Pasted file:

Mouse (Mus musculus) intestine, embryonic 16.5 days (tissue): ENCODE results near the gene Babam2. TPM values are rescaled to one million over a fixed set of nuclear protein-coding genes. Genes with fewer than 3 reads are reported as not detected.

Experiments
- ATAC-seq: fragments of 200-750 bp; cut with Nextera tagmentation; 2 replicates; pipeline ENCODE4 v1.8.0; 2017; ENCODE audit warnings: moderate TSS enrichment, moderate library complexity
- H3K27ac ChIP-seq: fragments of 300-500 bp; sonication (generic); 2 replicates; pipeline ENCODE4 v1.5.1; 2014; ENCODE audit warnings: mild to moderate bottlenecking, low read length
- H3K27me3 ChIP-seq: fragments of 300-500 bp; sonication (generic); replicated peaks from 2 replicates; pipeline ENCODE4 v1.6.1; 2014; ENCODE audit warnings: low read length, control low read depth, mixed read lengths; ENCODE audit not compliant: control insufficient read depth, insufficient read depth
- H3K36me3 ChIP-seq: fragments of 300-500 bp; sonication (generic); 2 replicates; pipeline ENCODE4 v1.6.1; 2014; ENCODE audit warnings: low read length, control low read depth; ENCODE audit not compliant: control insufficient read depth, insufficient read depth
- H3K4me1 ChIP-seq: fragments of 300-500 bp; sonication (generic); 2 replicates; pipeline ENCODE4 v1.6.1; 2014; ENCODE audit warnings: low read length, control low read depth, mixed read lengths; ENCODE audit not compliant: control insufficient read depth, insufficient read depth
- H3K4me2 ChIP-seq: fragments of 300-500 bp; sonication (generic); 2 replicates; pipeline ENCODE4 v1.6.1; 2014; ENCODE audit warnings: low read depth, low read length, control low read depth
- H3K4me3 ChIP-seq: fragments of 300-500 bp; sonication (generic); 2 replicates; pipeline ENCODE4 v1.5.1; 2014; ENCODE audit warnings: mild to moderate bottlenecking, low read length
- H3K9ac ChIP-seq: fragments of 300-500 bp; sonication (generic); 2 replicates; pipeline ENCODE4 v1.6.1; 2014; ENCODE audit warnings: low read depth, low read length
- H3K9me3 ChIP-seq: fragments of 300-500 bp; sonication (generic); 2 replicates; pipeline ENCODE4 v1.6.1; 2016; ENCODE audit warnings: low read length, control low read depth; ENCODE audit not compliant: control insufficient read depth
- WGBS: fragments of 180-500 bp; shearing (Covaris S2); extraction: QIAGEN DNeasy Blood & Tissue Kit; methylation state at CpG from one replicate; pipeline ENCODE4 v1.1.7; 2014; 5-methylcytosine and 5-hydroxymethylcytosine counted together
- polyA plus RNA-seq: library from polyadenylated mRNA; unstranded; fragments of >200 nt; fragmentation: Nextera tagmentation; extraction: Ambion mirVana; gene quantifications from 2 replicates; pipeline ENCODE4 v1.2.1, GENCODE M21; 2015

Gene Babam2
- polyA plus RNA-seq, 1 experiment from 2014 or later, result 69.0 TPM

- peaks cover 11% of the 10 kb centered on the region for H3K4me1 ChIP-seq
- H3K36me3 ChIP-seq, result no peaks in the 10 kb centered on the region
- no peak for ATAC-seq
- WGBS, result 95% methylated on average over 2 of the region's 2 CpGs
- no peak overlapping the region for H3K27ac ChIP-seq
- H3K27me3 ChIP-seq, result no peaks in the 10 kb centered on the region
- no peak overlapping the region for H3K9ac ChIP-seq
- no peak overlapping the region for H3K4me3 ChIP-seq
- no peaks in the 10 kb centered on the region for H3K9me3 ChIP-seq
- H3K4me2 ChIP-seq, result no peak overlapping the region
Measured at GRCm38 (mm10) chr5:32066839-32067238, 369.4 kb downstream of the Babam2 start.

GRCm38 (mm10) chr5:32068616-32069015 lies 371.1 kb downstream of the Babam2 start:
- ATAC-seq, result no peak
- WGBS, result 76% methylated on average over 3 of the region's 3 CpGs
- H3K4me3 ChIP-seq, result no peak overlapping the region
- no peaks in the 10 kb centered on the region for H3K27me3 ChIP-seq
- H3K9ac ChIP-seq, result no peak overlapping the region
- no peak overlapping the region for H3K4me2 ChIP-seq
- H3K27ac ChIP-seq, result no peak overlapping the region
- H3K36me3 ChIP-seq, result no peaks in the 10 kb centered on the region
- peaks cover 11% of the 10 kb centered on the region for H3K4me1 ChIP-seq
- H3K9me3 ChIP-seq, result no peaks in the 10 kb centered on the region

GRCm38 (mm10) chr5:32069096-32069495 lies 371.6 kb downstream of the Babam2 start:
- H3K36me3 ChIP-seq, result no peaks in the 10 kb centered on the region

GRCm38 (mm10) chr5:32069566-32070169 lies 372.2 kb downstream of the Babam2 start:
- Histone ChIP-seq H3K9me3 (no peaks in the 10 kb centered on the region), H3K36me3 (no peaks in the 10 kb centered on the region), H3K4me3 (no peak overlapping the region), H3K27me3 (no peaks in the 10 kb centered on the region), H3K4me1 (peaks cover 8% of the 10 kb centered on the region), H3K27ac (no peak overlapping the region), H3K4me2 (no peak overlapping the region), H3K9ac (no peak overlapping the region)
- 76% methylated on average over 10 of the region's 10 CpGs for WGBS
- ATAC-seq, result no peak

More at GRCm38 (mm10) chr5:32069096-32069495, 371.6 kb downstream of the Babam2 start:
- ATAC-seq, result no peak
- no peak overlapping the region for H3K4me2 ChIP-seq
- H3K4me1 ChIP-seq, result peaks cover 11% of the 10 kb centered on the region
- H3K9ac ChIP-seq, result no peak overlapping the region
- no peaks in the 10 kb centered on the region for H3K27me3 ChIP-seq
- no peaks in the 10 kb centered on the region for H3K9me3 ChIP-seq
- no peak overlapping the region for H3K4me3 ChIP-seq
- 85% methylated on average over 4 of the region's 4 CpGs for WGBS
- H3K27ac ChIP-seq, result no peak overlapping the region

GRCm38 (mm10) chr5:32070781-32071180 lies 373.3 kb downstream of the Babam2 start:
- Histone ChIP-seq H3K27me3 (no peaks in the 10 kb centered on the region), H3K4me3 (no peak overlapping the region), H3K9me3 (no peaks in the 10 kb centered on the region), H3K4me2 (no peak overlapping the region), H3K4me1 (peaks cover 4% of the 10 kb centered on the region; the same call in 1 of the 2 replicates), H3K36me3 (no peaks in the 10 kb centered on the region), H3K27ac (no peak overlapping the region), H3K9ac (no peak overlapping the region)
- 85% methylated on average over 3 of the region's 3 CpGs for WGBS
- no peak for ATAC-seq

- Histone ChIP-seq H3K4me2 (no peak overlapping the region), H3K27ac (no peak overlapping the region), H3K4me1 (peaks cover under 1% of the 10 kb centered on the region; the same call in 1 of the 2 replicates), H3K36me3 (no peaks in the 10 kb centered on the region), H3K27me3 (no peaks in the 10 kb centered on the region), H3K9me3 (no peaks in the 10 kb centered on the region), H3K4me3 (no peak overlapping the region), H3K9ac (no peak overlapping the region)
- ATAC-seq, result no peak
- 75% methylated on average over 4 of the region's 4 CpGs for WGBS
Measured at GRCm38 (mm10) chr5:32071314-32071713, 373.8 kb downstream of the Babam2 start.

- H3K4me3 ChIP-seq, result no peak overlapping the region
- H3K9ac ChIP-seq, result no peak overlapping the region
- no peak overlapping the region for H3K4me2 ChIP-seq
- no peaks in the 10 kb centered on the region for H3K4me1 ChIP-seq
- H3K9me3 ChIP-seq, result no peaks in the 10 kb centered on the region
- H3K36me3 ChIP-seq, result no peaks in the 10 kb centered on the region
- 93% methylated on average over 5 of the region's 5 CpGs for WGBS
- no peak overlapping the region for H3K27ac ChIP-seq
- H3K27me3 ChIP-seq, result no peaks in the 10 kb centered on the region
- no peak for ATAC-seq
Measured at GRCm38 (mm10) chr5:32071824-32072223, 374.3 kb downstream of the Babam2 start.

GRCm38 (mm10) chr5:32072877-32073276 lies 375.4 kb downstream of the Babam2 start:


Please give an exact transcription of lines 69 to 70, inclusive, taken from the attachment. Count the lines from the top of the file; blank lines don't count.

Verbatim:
- no peak overlapping the region for H3K27ac ChIP-seq
- H3K27me3 ChIP-seq, result no peaks in the 10 kb centered on the region